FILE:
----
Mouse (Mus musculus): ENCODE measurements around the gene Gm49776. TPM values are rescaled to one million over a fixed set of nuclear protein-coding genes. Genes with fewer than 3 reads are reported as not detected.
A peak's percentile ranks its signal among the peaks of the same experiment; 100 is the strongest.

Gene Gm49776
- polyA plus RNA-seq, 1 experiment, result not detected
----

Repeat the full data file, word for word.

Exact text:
Mouse (Mus musculus): ENCODE measurements around the gene Gm49776. TPM values are rescaled to one million over a fixed set of nuclear protein-coding genes. Genes with fewer than 3 reads are reported as not detected.
A peak's percentile ranks its signal among the peaks of the same experiment; 100 is the strongest.

Gene Gm49776
- polyA plus RNA-seq, 1 experiment, result not detected